In Loving Memory

Have you ever written your own obituary?  Before I respond to the WordPress prompt to write one, I pose an exercise for you: Think about this as your last day on earth. What would you do? How would you be with yourself and your loved ones? Would this be the best or worst day of your life? I’ve thought about this often, especially after hearing of sudden or shocking deaths, including suicides. I’d like my obituary to contain irony, black humor, and some wisdom I was never able to fully impart. A good obituary should be unpredictable and surprising, too. Here goes:

Here lies Sheila (Kaufman) Lewis, whose life was a work of art and transformation. While family traditions and roots were sacred to her, she could not abide -isms or dogma in her teaching and creative work. (With apologies to the living) Sheila wished she had started and finished things better, published and travelled more, been more attentive to finances, friends, husband, sons, and grandson, and learned to drive. But she was proud to have figured out how not to worry so much. She knew that the worst that could happen, probably already had.





About sheilaklewis

As a writing coach, meditation teacher, writer, and academic tutor, I'm passionate about words and the silent spaces between words. In this context, I run book clubs and writers' groups where the resonance of carefully crafted words can spark readers and writers to share their own stories. Connecting through conversation; making memories matter; embracing editing and revision, and imaginative wordplay are some solo and collective outcomes. I came to what I call my "Meditate Write Now" practice after years of art-making, writing grants, curriculum, children's stories, and more. Meditation kept my mind from meandering too far off point and also led me to write from the still point within. May our paths cross in creative journeys across time and internet connections! Other details: My husband and I are the parents of two amazing sons and one daughter-in-law, and smitten grandparents of Micah (born December, 2013). I don't drive, and have lived in the same apartment on the Upper West Side of Manhattan, for too long.
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14 Responses to In Loving Memory

  1. reikiforlife says:

    i could add more. Sheila was [is!] an incredibly loyal friend, a fountain of positive energy, walking through obstacles with verve, a master of multi-tasking, blending the spiritual and the practical in a succulent mix that extends to all who know her.

  2. Susan Greenfield says:

    Pithy, witty, and poignant. In short, I love it.

  3. Lia says:

    Here lies Lia Brigante, committed progressive, who helped hundreds of people during her career as a social worker, and the hundreds who were affiliated with them; and the hundreds who were affiliated with them. She thought she had an endless amount to give without replenishment, which is why she lies here today quiet. Oh – and she made many people very happy – the slut.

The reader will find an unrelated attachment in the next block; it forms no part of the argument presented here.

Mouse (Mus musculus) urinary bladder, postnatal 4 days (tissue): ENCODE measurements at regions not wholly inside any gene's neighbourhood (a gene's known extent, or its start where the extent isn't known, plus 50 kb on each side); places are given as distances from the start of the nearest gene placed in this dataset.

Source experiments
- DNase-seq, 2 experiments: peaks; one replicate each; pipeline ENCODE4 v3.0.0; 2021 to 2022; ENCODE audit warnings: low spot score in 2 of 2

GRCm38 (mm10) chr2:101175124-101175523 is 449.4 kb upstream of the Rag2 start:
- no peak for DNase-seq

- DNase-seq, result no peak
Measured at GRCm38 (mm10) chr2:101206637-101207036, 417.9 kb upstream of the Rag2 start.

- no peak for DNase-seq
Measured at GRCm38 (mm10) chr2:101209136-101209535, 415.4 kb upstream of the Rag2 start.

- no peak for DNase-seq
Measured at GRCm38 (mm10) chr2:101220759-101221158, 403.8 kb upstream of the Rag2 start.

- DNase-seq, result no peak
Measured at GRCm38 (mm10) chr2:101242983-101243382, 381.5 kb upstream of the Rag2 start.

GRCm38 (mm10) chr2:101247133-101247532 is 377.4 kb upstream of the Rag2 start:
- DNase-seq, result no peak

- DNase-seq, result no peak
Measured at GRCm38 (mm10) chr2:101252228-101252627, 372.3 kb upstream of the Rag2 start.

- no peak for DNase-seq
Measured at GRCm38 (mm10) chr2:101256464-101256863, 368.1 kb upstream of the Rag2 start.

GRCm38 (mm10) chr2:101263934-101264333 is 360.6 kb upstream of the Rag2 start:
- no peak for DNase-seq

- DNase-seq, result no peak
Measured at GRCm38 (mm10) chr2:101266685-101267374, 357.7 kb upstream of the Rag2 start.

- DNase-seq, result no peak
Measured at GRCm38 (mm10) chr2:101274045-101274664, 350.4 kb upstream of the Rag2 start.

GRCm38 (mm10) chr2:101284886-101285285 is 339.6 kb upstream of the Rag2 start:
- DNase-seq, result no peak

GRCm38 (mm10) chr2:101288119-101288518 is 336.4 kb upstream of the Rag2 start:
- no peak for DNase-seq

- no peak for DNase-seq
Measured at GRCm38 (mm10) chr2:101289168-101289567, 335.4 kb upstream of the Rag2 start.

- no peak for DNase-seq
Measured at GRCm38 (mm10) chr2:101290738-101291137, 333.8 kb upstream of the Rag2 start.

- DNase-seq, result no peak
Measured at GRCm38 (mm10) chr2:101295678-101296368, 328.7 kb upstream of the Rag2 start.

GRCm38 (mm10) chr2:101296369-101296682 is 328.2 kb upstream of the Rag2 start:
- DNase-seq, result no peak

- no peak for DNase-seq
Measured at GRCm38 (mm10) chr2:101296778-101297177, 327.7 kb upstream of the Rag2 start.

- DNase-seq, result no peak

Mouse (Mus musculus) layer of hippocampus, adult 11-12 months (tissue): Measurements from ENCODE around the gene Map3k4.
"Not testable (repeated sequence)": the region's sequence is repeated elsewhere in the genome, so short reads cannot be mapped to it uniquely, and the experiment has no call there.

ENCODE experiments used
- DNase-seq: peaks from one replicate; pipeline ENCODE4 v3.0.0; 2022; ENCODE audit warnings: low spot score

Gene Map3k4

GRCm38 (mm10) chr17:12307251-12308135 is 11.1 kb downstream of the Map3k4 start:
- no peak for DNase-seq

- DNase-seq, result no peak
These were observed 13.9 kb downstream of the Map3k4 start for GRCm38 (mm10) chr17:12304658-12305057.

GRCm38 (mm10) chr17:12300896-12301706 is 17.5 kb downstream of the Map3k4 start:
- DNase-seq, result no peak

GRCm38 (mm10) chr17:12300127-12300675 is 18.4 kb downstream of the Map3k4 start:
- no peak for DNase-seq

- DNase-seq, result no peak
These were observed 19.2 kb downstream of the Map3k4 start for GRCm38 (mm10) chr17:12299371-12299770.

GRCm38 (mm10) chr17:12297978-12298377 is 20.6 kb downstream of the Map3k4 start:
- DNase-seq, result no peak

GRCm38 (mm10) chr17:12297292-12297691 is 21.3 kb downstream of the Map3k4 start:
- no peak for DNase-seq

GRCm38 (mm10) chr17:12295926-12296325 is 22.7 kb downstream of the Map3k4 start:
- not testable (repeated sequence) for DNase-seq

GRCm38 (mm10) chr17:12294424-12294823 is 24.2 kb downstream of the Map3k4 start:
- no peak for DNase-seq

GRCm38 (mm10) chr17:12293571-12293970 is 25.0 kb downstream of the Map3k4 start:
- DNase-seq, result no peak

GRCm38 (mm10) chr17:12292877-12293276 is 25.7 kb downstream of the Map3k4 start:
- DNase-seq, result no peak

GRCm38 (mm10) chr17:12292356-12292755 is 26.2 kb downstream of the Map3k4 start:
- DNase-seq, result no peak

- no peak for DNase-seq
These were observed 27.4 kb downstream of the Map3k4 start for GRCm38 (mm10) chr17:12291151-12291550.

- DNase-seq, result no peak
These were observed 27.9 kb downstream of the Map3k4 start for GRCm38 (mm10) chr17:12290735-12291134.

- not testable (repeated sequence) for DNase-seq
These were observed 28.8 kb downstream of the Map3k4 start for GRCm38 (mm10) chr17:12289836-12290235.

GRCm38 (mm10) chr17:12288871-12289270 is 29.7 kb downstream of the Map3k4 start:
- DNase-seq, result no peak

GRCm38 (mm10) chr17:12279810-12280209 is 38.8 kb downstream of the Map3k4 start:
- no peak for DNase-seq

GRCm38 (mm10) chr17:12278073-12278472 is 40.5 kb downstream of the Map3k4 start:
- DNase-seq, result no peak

• sheilaklewis says:

      Hi, obit’s eloquent, ironic, and funny. Lia was also known for her keen observations as a communicator, writer, and adventurer in life–all things that might have gotten her in an occasional jam, but that she got herself out of with grit and a grin, and the determination to go on.

  4. Kathleen Ellis says:

    I agree with all the additions to your obit Sheila, and want to add that you’re a fabulous writer. When I explain to people what my definition of a “writer” is, I always use you as an example–someone who very simply has to write, no matter what else is happening.

    • sheilaklewis says:

      That is always good to hear. I just read about a writer who had OCD and started a successful writing salon, now wouldn’t that be cool? (not the OCD part). I think I also write because I like doing it more than so many other things. Your words mean a lot! Happy wordsmithing yourself.

  5. awaisirshad says:

    Have to say it had been super cool being at ALA whereas all of this was occurring. The Caldecott committee did a good job choosing this year’s books. i’d like to be a wing the wall throughout their conferences. (I additionally should admit that i’d like to have a sticker on one among my books. . . a lady will dream . . 🙂

  6. NubbyP says:

    I was taking a course called “Leading My Life” – essentially about how to live from your being. The teacher mentioned how good it is to spend time with people whose way of living we admire and who seem to really live a thoughtful life from their inner core. It made me think of you Sheila and how I like to be around you and get so much out of it. That’s my personal addition to your obituary (which gladly it is not yet time to write!)

  7. sheilaklewis says:

    thanks, Alex, I feel the same way. I feel sorry for people whose main “socializing” and edification consists of facetime with strangers. We will keep at it.

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